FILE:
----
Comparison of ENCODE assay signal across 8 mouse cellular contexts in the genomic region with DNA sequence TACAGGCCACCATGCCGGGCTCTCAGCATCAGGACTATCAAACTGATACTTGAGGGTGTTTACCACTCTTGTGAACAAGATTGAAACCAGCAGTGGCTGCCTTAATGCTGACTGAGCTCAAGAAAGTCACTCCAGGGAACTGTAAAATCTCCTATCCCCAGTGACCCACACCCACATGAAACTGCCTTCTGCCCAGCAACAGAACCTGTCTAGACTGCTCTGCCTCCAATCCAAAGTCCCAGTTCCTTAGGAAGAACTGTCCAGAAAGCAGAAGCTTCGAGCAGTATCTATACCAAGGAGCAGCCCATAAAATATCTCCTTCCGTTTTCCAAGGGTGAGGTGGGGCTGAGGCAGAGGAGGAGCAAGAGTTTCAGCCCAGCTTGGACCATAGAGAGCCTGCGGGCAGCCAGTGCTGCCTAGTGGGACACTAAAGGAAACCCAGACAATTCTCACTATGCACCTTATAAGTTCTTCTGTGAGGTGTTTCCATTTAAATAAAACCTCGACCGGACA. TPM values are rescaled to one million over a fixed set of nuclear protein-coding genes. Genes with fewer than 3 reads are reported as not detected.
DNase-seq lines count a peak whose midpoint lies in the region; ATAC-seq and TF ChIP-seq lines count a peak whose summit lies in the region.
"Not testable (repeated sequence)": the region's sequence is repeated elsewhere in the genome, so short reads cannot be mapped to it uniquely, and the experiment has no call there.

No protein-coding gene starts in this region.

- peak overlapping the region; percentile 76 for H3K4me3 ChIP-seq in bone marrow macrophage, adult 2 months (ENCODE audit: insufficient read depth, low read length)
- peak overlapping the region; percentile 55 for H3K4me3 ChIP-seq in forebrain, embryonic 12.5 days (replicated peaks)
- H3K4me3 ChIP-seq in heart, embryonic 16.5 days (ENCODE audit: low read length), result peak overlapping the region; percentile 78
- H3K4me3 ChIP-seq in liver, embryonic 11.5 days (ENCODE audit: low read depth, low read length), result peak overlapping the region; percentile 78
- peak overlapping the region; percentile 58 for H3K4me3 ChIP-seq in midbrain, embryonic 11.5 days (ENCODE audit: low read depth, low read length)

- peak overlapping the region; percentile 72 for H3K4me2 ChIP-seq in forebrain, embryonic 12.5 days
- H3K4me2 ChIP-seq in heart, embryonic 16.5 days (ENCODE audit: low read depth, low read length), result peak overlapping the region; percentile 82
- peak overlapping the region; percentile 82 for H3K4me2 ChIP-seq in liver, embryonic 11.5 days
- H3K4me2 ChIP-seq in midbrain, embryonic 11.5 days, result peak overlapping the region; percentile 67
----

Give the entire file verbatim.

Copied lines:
Comparison of ENCODE assay signal across 8 mouse cellular contexts in the genomic region with DNA sequence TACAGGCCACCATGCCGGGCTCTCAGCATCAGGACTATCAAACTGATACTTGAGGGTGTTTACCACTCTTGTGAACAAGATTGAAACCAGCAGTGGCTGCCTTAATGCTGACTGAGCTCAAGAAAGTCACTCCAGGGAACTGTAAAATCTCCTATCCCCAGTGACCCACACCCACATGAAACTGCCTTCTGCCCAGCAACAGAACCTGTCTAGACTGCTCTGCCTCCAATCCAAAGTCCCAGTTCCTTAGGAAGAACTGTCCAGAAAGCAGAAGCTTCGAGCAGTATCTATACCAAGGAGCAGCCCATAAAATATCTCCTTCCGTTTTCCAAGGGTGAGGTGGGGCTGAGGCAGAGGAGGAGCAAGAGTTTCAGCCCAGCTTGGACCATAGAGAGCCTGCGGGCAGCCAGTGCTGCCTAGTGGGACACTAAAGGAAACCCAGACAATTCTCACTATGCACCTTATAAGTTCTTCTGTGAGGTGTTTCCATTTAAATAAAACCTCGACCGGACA. TPM values are rescaled to one million over a fixed set of nuclear protein-coding genes. Genes with fewer than 3 reads are reported as not detected.
DNase-seq lines count a peak whose midpoint lies in the region; ATAC-seq and TF ChIP-seq lines count a peak whose summit lies in the region.
"Not testable (repeated sequence)": the region's sequence is repeated elsewhere in the genome, so short reads cannot be mapped to it uniquely, and the experiment has no call there.

No protein-coding gene starts in this region.

- peak overlapping the region; percentile 76 for H3K4me3 ChIP-seq in bone marrow macrophage, adult 2 months (ENCODE audit: insufficient read depth, low read length)
- peak overlapping the region; percentile 55 for H3K4me3 ChIP-seq in forebrain, embryonic 12.5 days (replicated peaks)
- H3K4me3 ChIP-seq in heart, embryonic 16.5 days (ENCODE audit: low read length), result peak overlapping the region; percentile 78
- H3K4me3 ChIP-seq in liver, embryonic 11.5 days (ENCODE audit: low read depth, low read length), result peak overlapping the region; percentile 78
- peak overlapping the region; percentile 58 for H3K4me3 ChIP-seq in midbrain, embryonic 11.5 days (ENCODE audit: low read depth, low read length)

- peak overlapping the region; percentile 72 for H3K4me2 ChIP-seq in forebrain, embryonic 12.5 days
- H3K4me2 ChIP-seq in heart, embryonic 16.5 days (ENCODE audit: low read depth, low read length), result peak overlapping the region; percentile 82
- peak overlapping the region; percentile 82 for H3K4me2 ChIP-seq in liver, embryonic 11.5 days
- H3K4me2 ChIP-seq in midbrain, embryonic 11.5 days, result peak overlapping the region; percentile 67